On April 29, FinCEN issued five rulings in response to companies who sought clarification regarding whether their company is a money service business under the BSA. In FIN-2014-R006, FinCEN determined that a company that operates an online real-time deposit, settlement, and payment services platform for banks, businesses, and consumers is considered a money transmitter, not a provider of prepaid access, and should be registered as a money services business under BSA regulations. In two other rulings—FIN-2014-R004 and FIN-2014-R005— FinCEN clarified the exemption from the money transmitter definition for persons that accept and transmit funds “only integral to the sale of goods or the provision of services, other than money transmission services.” FinCEN determined that the escrow services at issue in FIN-2014-R004 and the transaction management services at issue in FIN-2014-R005 fit within that exemption because the acceptance and transmission of funds in these cases is not a separate and discrete service in addition to the underlying service, but instead is a necessary and integral part of the service itself. Therefore, these companies are not considered to be money transmitters subject to registration. FinCEN determined in FIN-2014-R007 that a company that rents computer systems used to mine virtual currencies is not a money transmitter. Finally, in FIN-2014-R008, FinCEN determined that although the company, which uses armored cars to facilitate the exchange of coins and cash, does not qualify for the “armored car” exemption in the money transmitter definition, it is still not considered a money transmitter. FinCEN stated that the transportation of currency and/or coin of certain denominations from the company’s vault to the customer’s location and the return transportation of currency and/or coin in the exact amount of the change provided to the company’s own vault does not constitute the acceptance of value from one person and the transportation of such value to another person or location.

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C.D. Cal. Limits Scope Of RESPA Kickback Safe Harbor For “Services Actually Performed”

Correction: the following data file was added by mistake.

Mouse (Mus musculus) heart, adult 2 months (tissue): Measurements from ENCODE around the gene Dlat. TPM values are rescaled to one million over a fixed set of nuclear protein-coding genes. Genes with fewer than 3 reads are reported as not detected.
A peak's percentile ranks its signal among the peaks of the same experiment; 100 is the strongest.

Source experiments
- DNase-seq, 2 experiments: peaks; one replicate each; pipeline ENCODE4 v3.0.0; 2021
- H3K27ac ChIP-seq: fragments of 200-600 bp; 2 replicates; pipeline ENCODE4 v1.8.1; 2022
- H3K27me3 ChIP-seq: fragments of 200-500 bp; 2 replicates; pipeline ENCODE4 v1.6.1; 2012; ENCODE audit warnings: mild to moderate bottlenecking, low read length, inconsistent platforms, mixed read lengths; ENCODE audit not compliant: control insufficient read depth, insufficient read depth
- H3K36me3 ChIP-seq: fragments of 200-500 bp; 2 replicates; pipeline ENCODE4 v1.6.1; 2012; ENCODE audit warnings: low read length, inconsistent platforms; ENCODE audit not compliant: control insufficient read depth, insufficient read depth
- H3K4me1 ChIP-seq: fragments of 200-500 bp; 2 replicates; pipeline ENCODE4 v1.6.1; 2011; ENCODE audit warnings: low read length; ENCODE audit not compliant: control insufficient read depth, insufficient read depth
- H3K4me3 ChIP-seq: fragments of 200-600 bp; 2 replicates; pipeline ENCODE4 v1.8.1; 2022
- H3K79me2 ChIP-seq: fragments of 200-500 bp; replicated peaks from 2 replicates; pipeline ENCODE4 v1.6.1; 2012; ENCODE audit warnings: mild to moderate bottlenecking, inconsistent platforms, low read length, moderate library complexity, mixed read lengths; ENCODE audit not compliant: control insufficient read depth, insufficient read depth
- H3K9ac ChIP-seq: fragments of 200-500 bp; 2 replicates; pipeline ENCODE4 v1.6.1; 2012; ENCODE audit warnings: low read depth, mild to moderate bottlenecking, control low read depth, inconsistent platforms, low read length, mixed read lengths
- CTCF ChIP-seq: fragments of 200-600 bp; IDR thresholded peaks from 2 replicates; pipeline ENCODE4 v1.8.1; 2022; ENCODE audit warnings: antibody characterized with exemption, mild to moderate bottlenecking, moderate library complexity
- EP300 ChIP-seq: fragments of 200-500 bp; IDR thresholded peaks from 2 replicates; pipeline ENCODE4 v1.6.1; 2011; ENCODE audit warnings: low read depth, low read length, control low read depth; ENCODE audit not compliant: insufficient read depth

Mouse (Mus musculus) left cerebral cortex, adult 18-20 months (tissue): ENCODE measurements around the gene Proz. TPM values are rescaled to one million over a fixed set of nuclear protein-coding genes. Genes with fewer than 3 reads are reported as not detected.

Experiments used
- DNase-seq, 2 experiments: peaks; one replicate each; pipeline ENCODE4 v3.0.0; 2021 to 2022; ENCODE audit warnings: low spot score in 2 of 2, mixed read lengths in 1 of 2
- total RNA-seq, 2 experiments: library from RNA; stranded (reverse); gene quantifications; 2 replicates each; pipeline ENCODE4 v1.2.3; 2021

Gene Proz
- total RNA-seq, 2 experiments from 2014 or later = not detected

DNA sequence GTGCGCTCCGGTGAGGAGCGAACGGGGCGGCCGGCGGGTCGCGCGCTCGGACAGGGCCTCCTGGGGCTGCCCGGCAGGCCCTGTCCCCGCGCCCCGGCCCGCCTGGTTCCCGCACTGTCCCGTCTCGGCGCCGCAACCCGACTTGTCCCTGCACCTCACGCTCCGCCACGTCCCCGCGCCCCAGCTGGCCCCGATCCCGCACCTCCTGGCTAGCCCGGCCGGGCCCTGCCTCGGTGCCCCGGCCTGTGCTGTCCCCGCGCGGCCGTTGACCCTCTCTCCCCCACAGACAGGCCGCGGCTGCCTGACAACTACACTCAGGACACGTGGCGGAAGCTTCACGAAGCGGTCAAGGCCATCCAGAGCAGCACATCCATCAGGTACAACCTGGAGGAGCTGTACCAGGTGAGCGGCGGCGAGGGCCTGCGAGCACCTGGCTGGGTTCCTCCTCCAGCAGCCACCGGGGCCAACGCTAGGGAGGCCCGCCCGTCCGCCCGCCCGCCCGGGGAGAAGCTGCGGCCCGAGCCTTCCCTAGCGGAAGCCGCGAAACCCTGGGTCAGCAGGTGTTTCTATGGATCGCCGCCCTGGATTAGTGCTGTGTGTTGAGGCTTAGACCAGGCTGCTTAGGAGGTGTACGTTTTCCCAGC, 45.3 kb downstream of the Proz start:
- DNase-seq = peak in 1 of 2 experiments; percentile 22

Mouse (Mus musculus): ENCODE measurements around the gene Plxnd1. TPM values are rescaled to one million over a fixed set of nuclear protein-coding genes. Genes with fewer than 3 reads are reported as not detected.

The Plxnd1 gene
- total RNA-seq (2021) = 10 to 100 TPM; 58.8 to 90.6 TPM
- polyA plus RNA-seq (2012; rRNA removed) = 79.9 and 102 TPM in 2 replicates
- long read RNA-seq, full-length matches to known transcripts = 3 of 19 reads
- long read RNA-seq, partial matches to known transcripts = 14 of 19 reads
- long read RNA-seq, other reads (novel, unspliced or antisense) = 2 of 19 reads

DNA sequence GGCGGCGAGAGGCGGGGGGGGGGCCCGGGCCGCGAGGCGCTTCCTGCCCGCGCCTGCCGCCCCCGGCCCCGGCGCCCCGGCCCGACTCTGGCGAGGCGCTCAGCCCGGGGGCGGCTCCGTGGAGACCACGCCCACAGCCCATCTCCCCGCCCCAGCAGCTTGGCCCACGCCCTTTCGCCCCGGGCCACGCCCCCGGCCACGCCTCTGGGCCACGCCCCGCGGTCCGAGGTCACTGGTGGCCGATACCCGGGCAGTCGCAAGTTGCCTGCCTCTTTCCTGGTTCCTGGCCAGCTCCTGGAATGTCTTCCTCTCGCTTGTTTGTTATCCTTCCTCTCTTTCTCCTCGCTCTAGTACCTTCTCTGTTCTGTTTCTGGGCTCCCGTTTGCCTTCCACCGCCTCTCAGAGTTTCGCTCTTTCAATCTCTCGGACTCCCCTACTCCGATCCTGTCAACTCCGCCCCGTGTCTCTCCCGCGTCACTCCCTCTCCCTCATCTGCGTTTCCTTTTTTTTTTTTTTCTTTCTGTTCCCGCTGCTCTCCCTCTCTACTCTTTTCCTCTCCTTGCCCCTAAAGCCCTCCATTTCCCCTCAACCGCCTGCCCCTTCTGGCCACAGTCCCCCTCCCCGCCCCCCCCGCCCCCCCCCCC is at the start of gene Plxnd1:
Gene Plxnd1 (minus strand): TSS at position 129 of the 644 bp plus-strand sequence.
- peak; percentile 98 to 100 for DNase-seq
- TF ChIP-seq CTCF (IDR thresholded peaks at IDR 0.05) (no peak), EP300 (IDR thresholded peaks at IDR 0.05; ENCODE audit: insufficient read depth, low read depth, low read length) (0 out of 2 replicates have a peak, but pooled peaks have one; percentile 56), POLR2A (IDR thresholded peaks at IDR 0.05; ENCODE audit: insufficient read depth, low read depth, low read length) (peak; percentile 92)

On April 29, the U.S. District Court for the Central District of California held that RESPA’s preclusion of liability for otherwise illegal kickbacks based on “services actually performed” relates only to “settlement services” as defined in RESPA, and not to some broader set of services. Henson v. Fidelity Nat’l Fin. Inc., No. 14-cv-01240, 2014 WL 1682005 (C.D. Cal. Apr. 29, 2014). Last month in the same case, the court held that the overnight delivery services provided by certain delivery companies to a parent company of various escrow companies were “settlement services” under RESPA and concluded that the borrowers had pleaded facts sufficient to establish that the defendant parent company may have violated RESPA by accepting marketing fees from certain delivery companies in exchange for “referring”—via its escrow subsidiaries—overnight delivery business to those delivery companies. The defendant then moved for judgment on the pleadings, asserting that its subsidiary performed actual services in exchange for the marketing fees it received from the delivery companies, and therefore was not liable under RESPA. The court held that although the relevant RESPA section uses only the general term “services” and not the specific phrase “settlement services” used elsewhere in the statue, “Congress would have vitiated RESPA’s purposes by permitting kickbacks as long as the recipient performed any service—even if the service bore no relationship to a real-estate settlement.” The court held that Congress clearly intended to provide a safe harbor only with regard to “settlement services.” In this case, the court held that issues of fact persist as to whether the services performed were settlement services and denied the motion for judgment on the pleadings.